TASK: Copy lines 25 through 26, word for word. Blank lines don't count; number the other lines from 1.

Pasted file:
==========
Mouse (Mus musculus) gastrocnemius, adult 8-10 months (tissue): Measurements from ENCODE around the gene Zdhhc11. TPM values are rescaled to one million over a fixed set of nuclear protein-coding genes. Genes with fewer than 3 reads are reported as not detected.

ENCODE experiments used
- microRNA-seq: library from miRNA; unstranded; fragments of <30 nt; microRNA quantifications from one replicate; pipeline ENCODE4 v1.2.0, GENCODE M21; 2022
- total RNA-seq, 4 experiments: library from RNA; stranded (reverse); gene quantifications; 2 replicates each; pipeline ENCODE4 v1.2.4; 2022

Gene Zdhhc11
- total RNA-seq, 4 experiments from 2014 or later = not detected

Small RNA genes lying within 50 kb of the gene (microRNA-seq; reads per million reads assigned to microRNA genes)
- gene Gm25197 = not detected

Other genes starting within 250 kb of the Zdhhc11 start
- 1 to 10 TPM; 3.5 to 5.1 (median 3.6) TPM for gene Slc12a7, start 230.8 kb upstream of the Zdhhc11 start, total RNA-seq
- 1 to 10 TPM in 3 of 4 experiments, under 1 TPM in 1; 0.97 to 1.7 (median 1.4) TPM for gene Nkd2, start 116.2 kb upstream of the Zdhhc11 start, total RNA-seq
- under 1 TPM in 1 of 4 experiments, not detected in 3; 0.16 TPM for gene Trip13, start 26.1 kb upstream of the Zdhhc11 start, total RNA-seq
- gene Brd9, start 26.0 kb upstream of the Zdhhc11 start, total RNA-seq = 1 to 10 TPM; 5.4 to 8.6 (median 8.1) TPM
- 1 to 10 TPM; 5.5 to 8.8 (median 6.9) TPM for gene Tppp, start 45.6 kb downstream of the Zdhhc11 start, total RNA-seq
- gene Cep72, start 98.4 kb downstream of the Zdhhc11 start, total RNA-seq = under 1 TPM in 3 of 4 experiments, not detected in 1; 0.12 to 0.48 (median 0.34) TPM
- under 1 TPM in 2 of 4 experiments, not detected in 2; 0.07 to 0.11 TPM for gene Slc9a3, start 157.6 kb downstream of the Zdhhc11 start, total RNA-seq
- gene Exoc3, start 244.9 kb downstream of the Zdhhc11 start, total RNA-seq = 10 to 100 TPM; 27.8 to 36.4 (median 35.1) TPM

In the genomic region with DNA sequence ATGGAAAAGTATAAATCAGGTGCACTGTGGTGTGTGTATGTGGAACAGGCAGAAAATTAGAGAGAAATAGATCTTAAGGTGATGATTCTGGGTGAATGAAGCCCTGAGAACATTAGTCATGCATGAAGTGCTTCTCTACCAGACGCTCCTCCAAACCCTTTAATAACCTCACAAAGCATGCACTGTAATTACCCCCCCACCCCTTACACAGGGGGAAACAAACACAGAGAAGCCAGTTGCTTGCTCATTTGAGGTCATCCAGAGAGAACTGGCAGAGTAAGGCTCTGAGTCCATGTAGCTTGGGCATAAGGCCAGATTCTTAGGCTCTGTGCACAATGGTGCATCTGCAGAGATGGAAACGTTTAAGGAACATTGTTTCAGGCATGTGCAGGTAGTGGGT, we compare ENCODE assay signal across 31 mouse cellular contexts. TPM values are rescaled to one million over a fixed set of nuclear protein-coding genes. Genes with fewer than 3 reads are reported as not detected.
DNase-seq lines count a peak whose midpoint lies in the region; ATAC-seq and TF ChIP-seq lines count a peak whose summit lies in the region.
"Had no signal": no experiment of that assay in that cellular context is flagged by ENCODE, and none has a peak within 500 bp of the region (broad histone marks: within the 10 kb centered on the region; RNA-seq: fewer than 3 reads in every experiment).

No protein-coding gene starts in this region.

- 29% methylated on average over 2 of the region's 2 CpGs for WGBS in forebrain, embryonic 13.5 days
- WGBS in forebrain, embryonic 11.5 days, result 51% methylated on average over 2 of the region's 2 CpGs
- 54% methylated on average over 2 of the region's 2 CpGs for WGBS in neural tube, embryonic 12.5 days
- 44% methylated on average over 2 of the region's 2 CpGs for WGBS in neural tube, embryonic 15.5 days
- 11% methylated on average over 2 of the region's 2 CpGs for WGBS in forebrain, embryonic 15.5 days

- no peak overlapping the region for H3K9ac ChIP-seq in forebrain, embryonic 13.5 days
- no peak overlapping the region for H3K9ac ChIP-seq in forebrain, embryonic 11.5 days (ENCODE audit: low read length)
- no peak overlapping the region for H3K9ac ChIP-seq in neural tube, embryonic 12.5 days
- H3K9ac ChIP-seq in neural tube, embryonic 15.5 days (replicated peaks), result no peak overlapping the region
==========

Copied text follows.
- 44% methylated on average over 2 of the region's 2 CpGs for WGBS in neural tube, embryonic 15.5 days
- 11% methylated on average over 2 of the region's 2 CpGs for WGBS in forebrain, embryonic 15.5 days